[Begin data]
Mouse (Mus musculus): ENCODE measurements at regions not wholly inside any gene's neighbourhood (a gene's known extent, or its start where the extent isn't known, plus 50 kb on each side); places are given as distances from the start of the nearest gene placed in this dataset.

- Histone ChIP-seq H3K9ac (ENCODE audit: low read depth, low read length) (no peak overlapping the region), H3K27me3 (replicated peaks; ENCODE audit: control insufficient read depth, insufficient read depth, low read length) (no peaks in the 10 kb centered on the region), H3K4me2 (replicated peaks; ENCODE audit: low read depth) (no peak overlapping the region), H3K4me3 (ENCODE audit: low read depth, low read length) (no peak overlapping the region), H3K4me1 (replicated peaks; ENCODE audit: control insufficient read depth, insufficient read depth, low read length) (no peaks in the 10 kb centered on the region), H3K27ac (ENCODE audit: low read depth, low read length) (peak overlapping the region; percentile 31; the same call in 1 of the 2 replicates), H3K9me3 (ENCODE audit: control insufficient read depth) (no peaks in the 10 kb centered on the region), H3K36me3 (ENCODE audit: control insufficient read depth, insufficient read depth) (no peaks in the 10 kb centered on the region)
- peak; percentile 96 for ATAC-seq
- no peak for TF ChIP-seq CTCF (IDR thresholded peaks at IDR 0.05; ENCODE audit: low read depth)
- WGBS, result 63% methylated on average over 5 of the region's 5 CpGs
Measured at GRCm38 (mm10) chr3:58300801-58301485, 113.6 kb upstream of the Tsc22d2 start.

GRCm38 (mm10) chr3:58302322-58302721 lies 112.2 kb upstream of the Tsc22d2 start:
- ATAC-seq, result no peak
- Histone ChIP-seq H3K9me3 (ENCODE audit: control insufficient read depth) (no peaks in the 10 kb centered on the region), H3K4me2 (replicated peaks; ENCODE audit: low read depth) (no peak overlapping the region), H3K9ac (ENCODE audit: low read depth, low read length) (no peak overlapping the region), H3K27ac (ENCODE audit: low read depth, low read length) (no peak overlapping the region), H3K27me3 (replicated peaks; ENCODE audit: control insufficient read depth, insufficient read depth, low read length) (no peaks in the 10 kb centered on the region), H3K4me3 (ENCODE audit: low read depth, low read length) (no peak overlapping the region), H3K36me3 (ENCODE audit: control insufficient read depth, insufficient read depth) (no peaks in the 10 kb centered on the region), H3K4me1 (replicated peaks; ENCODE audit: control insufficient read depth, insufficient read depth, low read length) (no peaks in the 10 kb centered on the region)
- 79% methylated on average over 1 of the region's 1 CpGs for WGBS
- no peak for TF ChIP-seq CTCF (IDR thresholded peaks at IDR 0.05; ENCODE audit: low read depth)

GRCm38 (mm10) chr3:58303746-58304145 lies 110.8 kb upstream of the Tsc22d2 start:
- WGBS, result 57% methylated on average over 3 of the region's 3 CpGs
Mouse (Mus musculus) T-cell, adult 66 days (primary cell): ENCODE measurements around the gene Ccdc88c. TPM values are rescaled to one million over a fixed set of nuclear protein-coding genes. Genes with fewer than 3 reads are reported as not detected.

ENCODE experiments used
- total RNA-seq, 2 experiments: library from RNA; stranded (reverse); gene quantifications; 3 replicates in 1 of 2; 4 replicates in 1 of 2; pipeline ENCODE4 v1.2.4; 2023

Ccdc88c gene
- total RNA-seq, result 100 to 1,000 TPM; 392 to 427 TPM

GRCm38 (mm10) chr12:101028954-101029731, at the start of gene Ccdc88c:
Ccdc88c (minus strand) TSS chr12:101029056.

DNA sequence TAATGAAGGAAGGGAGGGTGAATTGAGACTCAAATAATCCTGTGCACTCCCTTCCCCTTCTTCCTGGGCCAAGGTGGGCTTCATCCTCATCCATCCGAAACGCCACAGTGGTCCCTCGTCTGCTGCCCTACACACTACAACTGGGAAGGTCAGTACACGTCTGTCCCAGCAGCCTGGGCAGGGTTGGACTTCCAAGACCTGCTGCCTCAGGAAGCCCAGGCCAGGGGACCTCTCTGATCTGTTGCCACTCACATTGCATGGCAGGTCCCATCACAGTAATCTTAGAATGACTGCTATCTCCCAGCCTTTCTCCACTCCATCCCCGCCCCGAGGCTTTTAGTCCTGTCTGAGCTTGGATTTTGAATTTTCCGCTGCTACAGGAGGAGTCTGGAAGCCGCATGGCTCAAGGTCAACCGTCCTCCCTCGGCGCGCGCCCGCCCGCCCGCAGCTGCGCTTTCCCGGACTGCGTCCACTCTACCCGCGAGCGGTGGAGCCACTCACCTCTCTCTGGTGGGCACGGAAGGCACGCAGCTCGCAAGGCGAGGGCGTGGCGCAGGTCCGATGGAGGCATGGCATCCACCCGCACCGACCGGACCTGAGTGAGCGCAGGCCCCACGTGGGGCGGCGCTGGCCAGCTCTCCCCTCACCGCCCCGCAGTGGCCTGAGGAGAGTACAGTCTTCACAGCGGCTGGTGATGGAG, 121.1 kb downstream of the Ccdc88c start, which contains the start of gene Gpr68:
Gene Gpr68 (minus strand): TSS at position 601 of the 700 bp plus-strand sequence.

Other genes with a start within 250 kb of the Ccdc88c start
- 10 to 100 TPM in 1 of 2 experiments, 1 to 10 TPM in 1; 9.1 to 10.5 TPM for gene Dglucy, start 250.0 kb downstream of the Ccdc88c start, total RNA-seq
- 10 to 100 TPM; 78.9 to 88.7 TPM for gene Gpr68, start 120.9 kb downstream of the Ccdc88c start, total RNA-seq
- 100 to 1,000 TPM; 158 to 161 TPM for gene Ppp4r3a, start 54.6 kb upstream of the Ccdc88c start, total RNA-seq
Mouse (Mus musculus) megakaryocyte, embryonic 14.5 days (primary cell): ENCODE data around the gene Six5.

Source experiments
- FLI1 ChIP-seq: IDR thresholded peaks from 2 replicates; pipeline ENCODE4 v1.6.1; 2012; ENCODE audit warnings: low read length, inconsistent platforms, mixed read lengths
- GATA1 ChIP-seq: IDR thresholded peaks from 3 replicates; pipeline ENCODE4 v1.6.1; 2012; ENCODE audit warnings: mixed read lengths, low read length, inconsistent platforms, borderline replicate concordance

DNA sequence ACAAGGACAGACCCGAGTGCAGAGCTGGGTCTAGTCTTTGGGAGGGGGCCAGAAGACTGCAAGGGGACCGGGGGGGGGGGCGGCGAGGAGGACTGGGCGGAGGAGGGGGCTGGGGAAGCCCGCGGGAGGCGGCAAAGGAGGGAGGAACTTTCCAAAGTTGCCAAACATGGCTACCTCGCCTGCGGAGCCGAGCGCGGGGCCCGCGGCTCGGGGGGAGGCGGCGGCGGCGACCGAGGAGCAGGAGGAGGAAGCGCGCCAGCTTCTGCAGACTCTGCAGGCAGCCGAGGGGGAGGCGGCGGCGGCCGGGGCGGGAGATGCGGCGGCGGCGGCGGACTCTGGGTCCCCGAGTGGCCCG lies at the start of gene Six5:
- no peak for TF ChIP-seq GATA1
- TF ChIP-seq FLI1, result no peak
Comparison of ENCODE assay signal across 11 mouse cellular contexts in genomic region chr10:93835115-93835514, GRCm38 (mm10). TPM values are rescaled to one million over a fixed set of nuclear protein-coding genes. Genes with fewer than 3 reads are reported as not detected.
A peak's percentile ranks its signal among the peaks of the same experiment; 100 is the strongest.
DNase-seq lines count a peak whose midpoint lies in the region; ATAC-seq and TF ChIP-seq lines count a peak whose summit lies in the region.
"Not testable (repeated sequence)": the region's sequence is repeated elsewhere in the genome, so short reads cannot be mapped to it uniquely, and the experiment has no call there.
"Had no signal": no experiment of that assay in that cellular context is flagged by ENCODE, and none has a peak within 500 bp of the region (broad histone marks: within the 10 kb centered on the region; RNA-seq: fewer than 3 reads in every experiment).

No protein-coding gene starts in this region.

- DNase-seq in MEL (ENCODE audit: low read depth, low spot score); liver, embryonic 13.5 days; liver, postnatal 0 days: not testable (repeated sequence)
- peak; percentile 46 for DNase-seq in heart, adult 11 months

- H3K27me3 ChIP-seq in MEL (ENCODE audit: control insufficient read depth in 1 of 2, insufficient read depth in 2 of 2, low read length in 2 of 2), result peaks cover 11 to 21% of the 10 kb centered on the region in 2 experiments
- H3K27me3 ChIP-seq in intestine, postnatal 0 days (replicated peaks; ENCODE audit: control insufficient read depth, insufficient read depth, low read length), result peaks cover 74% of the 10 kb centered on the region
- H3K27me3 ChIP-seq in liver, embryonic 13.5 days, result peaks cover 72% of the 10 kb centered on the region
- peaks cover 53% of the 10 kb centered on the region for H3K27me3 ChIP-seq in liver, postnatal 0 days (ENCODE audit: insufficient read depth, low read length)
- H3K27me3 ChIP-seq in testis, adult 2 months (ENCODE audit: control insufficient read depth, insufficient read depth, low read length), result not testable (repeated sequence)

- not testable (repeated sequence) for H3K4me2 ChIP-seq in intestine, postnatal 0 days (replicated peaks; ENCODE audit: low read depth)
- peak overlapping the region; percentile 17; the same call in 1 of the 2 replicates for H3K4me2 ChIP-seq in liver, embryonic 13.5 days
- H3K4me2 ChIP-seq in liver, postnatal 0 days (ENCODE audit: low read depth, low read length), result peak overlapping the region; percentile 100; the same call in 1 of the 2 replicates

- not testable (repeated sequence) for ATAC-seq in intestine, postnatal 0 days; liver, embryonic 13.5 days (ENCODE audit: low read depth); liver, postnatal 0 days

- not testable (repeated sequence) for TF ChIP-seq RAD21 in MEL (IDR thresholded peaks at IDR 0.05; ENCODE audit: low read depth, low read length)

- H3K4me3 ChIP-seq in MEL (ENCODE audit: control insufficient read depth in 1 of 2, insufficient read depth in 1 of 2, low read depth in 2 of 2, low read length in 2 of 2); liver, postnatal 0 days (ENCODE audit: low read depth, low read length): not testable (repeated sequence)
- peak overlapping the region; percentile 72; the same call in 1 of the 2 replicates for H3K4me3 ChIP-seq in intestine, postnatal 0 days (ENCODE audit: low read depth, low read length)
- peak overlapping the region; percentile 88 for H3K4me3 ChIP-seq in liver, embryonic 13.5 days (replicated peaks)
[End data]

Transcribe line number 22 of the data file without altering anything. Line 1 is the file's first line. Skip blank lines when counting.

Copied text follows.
Gene Gpr68 (minus strand): TSS at position 601 of the 700 bp plus-strand sequence.